It is similar when it comes to drinking water in those areas. My experience with mountain spring water is that it feels as if it gets instantly absorbed the moment it enters my system, leaving me with an immediate desire for more. In contrast, with many bottled brand waters, and especially tap water, I often find myself having to force myself to drink it, and I can feel it accumulating in my stomach. Studies have shown that spring water does have a higher level of cellular availability, making it easier to absorb by the body. But why?
Is it the purity of the water? We often hold the belief that our tap water is good water because we've eliminated all bacteria from it. Yet, the purity of our tap water is questionable. Take, for example, German tap water, often lauded as one of the best tap waters globally. While it's a blessing in places without access to treated tap water, it's essential to consider that there are various water-contaminating substances beyond bacteria. Drinking water safety regulations, which appear to guarantee our safety, establish limits for just 33 harmful substances. However, in Europe alone, over 100,000 synthetic chemicals find their way into water.
I recall my maths tutor, a physicist, who refused to drink tap water due to concerns about oestrogen from contraceptive pills 15 years ago. At that time, I naively assumed that water authorities ensured such substances weren't present, but it turns out they do not. From antibiotics to X-ray contrast agents, from birth control pills to antiepileptic drugs, a wide array of pharmaceutical substances has been detected in tap water. However, it's important to note that there is still no global drinking water regulation that accounts for medication residues. If you examine the volume of pharmaceutical prescriptions administered in your country, it's safe to assume that around 85% is excreted by the human body, as it isn't fully absorbed. These remnants find their way into the sewage system via toilets.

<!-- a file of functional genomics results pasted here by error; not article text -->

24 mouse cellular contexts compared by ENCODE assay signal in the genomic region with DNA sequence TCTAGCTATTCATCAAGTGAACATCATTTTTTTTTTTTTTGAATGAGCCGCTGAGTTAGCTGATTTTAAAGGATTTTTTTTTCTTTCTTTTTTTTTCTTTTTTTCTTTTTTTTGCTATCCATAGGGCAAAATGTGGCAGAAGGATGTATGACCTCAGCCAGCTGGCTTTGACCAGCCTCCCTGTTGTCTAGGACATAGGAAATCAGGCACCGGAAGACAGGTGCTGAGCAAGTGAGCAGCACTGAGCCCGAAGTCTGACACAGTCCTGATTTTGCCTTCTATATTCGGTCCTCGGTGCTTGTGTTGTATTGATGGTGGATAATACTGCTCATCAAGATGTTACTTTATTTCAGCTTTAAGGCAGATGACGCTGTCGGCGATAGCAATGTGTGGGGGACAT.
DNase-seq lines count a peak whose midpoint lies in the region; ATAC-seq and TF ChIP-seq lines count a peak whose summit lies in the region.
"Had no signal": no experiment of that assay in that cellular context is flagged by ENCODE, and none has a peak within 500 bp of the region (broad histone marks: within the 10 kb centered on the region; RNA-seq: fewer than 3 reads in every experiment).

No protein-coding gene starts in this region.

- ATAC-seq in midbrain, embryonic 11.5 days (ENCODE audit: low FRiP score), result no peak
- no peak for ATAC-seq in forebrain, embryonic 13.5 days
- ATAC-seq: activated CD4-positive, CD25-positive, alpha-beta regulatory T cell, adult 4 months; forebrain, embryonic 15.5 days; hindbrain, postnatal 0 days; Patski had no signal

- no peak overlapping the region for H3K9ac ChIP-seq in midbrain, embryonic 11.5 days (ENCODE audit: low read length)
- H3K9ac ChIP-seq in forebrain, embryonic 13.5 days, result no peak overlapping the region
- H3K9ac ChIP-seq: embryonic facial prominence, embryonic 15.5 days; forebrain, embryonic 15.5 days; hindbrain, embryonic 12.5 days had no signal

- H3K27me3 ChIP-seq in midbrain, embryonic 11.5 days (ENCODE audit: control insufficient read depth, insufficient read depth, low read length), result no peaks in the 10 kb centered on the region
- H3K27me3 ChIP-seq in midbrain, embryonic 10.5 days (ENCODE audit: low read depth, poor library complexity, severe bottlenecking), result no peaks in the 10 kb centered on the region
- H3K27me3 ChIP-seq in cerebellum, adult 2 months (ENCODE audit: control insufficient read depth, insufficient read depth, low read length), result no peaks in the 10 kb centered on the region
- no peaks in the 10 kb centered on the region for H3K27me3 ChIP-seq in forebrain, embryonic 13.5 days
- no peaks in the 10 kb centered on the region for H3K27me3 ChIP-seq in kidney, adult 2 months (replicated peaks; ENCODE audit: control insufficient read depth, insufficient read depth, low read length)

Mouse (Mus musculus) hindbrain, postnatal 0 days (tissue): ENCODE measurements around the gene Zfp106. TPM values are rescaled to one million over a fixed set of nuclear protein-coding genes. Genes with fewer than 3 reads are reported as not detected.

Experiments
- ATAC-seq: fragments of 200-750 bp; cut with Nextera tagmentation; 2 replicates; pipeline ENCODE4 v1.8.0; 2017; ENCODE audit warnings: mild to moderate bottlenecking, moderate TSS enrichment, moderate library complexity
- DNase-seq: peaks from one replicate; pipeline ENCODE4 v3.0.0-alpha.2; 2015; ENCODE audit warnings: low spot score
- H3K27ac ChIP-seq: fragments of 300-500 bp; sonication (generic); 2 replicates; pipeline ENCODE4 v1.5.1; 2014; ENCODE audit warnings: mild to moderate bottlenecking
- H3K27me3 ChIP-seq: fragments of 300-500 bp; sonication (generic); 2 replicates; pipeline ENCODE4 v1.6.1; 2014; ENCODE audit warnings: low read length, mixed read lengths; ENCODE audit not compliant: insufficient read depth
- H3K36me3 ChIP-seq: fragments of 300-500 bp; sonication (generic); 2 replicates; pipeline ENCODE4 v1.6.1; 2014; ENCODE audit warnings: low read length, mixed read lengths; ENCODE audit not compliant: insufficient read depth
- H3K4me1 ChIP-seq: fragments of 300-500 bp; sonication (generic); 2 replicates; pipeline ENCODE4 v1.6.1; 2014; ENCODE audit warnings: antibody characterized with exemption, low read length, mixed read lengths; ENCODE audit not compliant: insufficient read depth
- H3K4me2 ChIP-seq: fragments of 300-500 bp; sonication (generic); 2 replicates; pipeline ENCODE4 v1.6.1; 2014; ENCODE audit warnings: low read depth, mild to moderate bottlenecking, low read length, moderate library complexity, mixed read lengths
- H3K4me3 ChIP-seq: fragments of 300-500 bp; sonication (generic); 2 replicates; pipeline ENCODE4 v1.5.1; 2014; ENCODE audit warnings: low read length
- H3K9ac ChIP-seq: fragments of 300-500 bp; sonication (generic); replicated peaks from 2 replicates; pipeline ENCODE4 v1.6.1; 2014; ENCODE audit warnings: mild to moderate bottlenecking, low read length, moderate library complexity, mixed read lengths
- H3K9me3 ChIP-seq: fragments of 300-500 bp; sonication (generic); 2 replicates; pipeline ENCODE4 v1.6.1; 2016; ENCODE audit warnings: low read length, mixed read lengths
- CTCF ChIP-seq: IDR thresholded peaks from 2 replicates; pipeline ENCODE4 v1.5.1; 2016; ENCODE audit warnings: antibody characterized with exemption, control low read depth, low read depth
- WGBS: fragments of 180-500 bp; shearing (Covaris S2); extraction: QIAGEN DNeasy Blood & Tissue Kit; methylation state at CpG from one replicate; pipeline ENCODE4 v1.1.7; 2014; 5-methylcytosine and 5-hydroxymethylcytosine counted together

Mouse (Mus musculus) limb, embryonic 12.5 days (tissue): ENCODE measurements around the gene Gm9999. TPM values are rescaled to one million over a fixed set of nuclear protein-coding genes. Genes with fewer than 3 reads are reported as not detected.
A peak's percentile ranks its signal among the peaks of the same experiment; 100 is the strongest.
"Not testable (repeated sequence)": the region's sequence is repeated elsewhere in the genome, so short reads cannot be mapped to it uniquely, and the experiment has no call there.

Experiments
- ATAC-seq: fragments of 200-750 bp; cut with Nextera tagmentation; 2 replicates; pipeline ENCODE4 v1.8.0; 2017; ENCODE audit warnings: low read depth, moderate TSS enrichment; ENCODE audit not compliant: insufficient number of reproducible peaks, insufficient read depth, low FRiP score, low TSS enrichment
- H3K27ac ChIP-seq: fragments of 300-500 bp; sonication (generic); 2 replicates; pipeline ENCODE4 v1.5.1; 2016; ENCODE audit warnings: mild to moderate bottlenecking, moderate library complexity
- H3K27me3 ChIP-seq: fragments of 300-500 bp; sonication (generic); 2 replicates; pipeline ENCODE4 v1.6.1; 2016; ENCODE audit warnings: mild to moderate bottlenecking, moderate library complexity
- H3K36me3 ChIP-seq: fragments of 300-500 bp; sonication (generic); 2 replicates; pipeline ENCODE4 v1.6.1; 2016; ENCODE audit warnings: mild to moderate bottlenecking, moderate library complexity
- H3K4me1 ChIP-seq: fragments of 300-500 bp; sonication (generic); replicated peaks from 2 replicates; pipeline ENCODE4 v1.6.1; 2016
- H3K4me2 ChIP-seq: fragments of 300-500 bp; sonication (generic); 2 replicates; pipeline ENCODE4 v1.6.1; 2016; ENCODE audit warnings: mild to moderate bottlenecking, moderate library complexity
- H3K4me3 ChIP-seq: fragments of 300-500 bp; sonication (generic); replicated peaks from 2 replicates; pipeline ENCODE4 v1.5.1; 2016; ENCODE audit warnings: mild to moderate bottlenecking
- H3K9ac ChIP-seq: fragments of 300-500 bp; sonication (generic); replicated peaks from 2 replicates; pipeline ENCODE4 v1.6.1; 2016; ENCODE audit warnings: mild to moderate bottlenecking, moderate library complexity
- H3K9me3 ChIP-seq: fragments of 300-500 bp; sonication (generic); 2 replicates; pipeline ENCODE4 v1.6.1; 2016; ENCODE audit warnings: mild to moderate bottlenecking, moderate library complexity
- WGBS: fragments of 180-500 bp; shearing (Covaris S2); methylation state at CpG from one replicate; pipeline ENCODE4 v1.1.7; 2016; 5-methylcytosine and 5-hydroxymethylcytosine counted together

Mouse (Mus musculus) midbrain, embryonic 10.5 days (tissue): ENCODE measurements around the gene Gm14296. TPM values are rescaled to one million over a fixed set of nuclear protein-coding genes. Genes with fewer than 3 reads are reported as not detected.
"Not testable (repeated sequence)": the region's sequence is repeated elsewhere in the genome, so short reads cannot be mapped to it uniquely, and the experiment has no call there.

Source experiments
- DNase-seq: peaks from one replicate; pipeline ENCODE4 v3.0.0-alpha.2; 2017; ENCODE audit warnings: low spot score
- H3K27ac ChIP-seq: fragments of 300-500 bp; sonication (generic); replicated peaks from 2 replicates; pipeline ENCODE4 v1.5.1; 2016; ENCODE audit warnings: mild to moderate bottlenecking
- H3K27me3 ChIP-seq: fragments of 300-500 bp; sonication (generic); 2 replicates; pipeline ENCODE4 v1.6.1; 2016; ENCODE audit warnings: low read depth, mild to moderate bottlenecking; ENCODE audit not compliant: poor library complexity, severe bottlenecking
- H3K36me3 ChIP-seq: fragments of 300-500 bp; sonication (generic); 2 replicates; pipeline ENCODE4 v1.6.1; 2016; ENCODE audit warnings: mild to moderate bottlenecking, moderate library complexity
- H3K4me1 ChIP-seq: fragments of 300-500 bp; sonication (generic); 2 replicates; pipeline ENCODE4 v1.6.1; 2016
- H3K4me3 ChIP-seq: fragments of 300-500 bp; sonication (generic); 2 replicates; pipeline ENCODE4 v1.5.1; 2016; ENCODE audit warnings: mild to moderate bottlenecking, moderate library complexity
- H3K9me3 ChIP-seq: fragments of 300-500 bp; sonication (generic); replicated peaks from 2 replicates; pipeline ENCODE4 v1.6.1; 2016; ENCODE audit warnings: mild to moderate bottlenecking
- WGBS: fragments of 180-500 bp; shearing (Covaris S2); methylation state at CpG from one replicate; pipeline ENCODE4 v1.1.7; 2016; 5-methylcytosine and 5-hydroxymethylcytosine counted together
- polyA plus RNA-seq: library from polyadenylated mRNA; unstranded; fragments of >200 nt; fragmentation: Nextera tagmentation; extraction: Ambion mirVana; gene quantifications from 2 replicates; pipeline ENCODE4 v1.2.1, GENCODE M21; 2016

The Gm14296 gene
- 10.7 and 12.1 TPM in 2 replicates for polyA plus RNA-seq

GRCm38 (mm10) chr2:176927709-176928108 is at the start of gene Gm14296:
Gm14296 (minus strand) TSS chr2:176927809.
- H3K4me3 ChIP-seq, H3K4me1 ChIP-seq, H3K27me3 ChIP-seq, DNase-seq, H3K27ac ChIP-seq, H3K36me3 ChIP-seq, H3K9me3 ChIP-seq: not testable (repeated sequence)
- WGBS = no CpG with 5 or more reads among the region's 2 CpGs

But even then, when I was unaware of this, my body consistently disliked or rejected tap water, particularly in London. Isn’t it fascinating how the body's innate intelligence knows what's beneficial for you and what to avoid, as long as we don't dull its sensitivity?
So, the presence or absence of contamination that the body's intelligence can sense is one reason why swimming in chlorinated water feels different, and why we prefer spring water over tap or most bottled water. However, there is something else that determines whether the water is truly beneficial for you or not.
Frequently, discussions on water quality, particularly concerning health, revolve around the chemical composition of minerals in the water. Opinions vary on this matter. Some argue for a high mineral content, while others advocate for minimal minerals, making the water 'soft' (i.e., mineral-free). However, experiments attempting to replicate the mineral content of water recognized as 'healing' by adding minerals to highly pure distilled water demonstrated that mineral content alone does not hold a significant role. It failed to produce the same positive effects as the original water.
The energy level of water
What distinguishes these waters with identical chemical compositions? The answer lies in the variation of the water's cluster structure, which ultimately determines the water's energy level. Some water is characterised as lifeless, while other water is so dynamic that it is referred to as 'living' water. It is an incredibly intriguing subject, full of mysticism, as some astounding observations exist, yet there are still gaps in our understanding.
I salute the scientists who do not shy away from researching the unknown, formulating thesis that challenge the status quo and thereby risk their reputation in the scientific community. It seems to me as though the secrets of the universe and life itself are being gradually revealed through the medium of water - and I am thrilled to witness this with you!